A grand bargain between railroads and government is needed for the development of high-speed rail
By Maria Saporta
The lure of creating the latest technology high-speed rail network in the United States is intoxicating.
Take the 250 miles separating Atlanta and Savannah, an idea being floated by Atlanta Mayor Kasim Reed to connect both cities by rail. Other countries have proven that it’s possible. High-speed trains in Europe, Japan and China can travel at operating speeds of between 180 miles to 270 miles per hour.
But the rail infrastructure in the United States has been in slow motion — with most freight and passenger trains traveling at an average of anywhere from 30 to 50 miles an hour.
The highest-speed train in the United States is the Acela Express in the Northeast corridor, which runs at average speeds of 72 to 80 miles an hour although it can hit speeds of up to 150 miles an hour.
The average speed of Japan’s “bullet” train is 125 miles an hour, the average speed of France’s TGV train is 173 miles an hour while Germany’s high speed trains travel at an average of 153 miles an hour.
All this to say is that the United States in general, and Georgia in particular, is decades behind in its rail infrastructure.
The obstacles are enormous. The overwhelming majority of the nation’s rail lines are owned by private railroads — companies have been content with slower-moving freight deliveries. One of the biggest sources of business for rail is moving coal, which is not particularly time-sensitive.
Also, the nation, state and local governments have not come up with a stable source of funding to build and operate intercity passenger rail service or urban transit systems.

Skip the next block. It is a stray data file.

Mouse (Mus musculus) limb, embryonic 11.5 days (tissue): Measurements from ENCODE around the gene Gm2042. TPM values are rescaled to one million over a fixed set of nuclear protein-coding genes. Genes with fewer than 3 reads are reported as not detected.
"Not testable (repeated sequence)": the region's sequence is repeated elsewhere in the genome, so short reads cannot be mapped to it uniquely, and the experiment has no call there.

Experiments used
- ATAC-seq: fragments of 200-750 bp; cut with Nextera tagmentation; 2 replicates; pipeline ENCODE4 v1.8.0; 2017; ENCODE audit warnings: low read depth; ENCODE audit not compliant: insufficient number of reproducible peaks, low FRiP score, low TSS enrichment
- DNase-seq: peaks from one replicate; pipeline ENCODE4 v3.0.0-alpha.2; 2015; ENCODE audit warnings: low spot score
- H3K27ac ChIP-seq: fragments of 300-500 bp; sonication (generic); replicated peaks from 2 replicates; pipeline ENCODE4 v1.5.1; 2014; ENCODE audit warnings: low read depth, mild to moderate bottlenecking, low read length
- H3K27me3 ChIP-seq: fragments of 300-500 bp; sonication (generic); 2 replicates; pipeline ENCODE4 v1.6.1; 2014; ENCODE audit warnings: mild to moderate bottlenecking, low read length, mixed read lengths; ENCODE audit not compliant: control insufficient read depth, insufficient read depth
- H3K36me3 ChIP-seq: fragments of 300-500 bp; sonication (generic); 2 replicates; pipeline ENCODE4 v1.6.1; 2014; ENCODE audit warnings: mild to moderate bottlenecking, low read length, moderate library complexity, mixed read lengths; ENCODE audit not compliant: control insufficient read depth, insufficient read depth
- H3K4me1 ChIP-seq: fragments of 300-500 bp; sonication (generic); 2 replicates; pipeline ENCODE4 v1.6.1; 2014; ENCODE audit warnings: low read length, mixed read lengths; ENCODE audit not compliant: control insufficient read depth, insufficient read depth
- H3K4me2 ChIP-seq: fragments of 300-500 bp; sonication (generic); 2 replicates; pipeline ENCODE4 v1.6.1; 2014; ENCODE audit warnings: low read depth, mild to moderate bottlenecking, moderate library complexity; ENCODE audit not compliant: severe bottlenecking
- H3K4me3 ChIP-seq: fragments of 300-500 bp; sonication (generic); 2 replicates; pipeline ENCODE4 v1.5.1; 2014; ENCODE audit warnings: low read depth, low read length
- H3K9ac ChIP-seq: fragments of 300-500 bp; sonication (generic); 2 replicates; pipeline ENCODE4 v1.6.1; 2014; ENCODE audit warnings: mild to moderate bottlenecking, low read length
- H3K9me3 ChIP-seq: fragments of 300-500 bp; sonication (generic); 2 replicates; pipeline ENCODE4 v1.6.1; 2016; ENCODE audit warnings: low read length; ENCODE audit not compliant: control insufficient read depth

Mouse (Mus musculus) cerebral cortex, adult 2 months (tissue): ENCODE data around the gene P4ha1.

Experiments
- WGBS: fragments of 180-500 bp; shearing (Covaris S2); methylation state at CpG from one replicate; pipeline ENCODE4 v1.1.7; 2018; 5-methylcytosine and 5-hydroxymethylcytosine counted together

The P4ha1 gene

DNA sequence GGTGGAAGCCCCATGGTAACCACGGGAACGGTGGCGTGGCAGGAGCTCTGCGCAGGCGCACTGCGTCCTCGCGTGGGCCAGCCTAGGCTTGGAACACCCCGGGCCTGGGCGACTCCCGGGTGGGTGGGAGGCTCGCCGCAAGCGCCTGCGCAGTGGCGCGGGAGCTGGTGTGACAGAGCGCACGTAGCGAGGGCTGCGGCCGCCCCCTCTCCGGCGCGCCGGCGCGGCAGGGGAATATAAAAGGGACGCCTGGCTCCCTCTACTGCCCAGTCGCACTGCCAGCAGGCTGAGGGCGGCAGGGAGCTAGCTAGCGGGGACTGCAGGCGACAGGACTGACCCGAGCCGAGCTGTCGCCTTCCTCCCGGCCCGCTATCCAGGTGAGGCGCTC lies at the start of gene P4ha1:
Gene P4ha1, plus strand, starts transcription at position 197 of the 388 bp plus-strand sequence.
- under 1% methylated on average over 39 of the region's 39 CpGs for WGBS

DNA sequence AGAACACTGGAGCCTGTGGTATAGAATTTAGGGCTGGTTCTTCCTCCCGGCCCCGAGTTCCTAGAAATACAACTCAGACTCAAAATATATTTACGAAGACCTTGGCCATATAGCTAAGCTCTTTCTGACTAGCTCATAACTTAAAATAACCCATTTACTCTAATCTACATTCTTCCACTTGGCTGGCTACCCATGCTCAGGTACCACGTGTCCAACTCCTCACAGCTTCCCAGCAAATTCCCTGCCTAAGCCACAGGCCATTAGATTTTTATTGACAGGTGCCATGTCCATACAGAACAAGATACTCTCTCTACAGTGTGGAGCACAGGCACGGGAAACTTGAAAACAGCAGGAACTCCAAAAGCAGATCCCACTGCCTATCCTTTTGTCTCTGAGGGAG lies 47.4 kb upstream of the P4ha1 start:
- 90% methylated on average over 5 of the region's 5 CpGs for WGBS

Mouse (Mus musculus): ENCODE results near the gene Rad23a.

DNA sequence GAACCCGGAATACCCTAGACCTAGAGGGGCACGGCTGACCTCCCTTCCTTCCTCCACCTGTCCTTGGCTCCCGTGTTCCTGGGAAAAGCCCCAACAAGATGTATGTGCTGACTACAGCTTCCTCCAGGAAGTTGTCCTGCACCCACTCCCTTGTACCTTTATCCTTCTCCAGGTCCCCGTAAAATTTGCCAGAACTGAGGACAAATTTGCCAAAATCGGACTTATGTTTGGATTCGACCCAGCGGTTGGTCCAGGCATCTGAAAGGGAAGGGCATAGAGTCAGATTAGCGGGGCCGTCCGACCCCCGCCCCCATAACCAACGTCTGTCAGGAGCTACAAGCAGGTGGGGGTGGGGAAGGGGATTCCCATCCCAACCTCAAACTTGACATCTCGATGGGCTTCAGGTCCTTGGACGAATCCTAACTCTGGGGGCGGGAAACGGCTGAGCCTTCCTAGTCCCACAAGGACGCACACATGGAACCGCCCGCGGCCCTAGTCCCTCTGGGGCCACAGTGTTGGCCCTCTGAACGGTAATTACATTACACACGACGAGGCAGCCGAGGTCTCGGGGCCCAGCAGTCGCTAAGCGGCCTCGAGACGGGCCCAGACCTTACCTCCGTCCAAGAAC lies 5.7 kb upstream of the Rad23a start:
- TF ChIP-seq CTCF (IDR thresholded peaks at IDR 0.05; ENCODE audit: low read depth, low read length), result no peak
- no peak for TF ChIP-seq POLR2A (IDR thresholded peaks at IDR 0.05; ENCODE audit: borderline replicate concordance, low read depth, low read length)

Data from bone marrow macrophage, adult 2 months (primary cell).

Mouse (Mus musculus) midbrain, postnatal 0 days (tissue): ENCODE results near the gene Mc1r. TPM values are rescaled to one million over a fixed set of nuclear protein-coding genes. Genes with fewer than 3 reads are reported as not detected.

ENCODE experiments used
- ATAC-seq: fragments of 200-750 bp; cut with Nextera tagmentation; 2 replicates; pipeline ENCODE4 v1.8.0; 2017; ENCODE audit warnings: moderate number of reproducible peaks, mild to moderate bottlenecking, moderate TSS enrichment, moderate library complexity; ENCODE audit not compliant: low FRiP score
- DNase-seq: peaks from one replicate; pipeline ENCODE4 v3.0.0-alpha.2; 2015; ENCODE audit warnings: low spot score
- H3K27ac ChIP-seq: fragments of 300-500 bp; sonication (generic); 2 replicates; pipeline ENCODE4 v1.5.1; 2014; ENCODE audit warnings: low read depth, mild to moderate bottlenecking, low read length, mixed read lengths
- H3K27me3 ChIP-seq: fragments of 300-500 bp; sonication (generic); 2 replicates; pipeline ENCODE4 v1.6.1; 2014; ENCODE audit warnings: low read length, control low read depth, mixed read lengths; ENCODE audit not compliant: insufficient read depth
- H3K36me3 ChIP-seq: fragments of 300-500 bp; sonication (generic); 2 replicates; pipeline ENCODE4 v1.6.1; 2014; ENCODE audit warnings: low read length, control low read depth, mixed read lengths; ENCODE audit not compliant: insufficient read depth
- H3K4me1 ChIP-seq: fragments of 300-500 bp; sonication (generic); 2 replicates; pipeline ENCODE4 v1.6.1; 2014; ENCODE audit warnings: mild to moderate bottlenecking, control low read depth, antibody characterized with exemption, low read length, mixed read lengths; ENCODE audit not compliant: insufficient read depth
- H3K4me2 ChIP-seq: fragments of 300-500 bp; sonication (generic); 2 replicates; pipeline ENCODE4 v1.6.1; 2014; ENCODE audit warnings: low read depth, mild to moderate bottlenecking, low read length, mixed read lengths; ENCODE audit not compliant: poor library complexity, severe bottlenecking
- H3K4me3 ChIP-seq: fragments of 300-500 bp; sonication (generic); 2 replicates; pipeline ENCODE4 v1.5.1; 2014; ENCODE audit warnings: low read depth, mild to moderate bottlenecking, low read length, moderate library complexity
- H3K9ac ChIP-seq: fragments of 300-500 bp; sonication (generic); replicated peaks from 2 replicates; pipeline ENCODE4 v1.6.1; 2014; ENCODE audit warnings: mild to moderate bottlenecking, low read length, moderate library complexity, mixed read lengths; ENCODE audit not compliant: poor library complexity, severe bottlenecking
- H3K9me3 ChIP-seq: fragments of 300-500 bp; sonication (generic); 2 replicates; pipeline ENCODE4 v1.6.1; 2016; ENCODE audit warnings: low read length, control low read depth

By comparison, most of the nation’s interstate highway network was funded with national, state and local budgets, and the motor fuel taxes — both federal and state — have been paying for the costs of operating and maintaining the highway system.
As a result, we’ve become a nation with a transportation system that is out of kilter with a heavy dependence on cars and trucks to move people and goods.
Environmentally, however, moving more people and products by rail is the way to go. Rail is the most fuel-efficient mode to transport passengers and freight, providing a much smaller carbon-footprint than car, truck or air.
To shift our dependence from roads to rail, we will need to develop a grand bargain between our government and railroads.
In a grand bargain, the federal government — working in concert with the railroads — would invest in upgrading the nation’s rail corridors so they could operate at higher speeds and with greater flexibility.
In return, railroads would have to agree to allow passenger service on their improved rail lines.
Everyone wins. Railroads would be able to compete better with trucks to move freight, ideally reducing the number of trucks on our highways — reducing congestion and improving safety.
People would have more options to get around. And the more people who would ride trains, the less stress there would be on our highways and roads.
Also, investing in trains encourages the revitalization of towns and cities by serving historic downtowns. That creates urban developments that are more pedestrian-friendly rather than auto-centric.
Georgia has developed study after study on reviving an intercity passenger rail network. It also has put together “high-speed” rail plans for the state.
So far, there have been no realistic plans that would permit people to be able to travel between Atlanta and Savannah in 75 to 90 minutes. It might even be a stretch, using our existing rail infrastructure, to be able to travel between Atlanta and Macon in that time frame.
But we should welcome Mayor Reed reintroducing the vision that we can totally transform Georgia by exploring how the state and the nation can enter the 21st century when it comes to high-speed rail.